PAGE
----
By Durga Sai Eswar, Data Scientist at Idexcel
Manually extracting data from multiple sources is repetitive, error-prone, and can create a bottleneck in the business process.
Idexcel built a solution based on Amazon Textract that improves the accuracy of the data extraction process, reduces processing time, and boosts productivity to increase operational efficiencies. We implemented this solution for a client who needed to automate financial data extraction from unstructured financial documents.
Using our Amazon Textract-based Red-Ex (Redaction-Extraction) solution, a variety of documents can be processed. This includes financial reports, medical records, and tax forms. Our solution is scalable, customizable, and error-free.
Idexcel is an AWS Partner Network (APN) Advanced Consulting Partner with AWS Competencies in DevOps, Migration, and Financial Services. Idexcel is a professional services and technology solutions provider, specializing in cloud, application modernization, and data services.
In this post, I will describe our solution for data extraction and redaction. Specifically, I’ll show you how applying a pre-processing phase to the input phase and post-processing to the output phase provides the best extraction quality with our Red-Ex solution using Amazon Textract.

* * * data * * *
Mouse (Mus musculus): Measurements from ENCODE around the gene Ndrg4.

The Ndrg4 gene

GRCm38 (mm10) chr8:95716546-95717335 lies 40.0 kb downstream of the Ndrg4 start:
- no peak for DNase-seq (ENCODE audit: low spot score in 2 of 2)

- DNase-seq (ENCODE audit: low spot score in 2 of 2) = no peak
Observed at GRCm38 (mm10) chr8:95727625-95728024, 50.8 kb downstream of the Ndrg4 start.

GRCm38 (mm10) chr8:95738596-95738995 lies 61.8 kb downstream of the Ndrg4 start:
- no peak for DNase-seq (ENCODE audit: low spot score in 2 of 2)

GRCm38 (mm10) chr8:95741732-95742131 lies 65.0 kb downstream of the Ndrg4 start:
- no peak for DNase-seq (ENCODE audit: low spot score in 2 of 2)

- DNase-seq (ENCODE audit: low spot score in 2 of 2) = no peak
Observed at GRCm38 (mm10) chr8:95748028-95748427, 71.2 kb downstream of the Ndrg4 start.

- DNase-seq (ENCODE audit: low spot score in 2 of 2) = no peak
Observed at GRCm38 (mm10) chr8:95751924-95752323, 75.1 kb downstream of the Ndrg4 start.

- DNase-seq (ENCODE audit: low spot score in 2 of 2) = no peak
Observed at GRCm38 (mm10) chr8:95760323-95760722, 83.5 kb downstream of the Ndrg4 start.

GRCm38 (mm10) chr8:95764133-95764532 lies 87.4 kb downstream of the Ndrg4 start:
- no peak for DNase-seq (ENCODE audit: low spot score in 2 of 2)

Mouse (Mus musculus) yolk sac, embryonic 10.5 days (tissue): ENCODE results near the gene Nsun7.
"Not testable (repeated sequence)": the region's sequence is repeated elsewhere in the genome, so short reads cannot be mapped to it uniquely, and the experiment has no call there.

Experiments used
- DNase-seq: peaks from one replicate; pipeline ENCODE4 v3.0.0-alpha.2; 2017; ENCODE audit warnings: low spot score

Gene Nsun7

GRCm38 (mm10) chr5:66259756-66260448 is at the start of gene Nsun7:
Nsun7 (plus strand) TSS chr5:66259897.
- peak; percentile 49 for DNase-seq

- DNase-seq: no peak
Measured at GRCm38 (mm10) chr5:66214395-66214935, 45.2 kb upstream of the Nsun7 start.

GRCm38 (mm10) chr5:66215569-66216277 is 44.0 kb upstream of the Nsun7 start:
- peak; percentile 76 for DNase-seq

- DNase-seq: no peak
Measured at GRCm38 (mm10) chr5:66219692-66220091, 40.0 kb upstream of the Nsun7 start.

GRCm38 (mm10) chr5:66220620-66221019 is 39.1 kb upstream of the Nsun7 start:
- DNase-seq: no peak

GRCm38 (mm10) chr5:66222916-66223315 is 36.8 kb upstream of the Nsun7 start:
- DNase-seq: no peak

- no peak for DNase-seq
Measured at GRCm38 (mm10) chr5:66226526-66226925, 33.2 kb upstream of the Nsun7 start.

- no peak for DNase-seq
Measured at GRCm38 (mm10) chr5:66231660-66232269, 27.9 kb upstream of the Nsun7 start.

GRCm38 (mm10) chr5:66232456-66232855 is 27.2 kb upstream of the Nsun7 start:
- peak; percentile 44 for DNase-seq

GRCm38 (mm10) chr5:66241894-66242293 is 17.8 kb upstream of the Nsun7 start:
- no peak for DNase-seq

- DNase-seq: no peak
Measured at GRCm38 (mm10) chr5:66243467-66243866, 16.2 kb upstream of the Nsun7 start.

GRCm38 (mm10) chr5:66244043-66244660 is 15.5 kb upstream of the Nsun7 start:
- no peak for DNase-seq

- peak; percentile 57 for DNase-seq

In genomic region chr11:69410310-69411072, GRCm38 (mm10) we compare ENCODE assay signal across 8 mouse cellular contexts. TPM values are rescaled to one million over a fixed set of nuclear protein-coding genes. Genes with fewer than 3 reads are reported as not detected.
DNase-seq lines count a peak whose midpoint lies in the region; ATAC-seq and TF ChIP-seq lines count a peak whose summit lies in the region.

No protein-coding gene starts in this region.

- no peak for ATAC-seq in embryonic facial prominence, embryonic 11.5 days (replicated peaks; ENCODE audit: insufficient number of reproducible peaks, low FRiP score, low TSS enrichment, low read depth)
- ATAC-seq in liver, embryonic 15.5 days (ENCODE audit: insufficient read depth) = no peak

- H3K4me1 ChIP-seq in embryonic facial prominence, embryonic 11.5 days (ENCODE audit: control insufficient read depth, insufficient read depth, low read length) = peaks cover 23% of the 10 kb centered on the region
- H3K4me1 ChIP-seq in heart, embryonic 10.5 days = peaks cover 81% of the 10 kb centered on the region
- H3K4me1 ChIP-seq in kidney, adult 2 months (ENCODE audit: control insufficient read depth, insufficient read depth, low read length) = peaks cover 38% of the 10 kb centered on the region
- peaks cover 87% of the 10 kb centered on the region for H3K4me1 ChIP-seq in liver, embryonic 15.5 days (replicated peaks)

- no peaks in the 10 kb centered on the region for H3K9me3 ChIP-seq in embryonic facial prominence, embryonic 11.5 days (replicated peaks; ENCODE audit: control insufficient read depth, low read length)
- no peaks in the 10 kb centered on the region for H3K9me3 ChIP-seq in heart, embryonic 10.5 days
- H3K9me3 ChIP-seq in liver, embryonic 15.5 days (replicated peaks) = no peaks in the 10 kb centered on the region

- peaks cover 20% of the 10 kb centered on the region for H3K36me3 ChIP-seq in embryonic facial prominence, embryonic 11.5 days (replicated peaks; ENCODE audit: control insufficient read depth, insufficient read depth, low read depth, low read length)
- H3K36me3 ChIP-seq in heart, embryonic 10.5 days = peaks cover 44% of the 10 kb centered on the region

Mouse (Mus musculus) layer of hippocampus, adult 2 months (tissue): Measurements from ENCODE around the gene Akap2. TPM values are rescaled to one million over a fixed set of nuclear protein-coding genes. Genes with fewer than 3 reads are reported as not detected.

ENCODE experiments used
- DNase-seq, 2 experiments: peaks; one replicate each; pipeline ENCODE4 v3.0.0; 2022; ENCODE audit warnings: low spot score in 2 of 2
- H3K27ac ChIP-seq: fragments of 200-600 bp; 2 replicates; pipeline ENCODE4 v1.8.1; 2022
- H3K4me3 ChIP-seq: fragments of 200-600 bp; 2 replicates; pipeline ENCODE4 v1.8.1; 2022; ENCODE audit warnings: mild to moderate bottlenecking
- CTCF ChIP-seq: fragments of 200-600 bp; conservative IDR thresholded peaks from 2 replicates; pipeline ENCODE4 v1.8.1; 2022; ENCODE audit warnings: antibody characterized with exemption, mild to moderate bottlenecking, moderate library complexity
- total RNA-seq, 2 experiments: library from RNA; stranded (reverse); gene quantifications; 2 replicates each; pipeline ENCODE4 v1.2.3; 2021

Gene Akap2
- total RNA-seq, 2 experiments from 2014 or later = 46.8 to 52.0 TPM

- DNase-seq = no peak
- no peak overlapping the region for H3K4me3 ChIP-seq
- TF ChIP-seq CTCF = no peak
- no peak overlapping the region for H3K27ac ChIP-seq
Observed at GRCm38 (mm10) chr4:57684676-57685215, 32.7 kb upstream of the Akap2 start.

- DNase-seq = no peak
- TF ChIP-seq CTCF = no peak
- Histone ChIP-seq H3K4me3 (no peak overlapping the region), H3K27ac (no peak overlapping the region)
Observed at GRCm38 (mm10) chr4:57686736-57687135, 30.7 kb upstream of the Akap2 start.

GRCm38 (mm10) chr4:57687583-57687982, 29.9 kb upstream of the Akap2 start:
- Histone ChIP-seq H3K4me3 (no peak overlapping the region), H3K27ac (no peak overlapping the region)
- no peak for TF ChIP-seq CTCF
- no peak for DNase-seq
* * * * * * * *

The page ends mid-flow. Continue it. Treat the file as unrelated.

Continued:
Pre-Processing the Input of Amazon Textract
Information extraction (IE) is the automated retrieval of the specific data related to a selected topic from structured, unstructured or semi-structured documents. Extracting data from structured documents needs less effort, while the process is more challenging for unstructured or semi-structured categories.
Amazon Textract uses machine learning (ML) models to extracts text more accurately from PDF documents or scanned images. It operates at a higher level than the traditional optical character recognition (OCR) system since it uses the power of ML.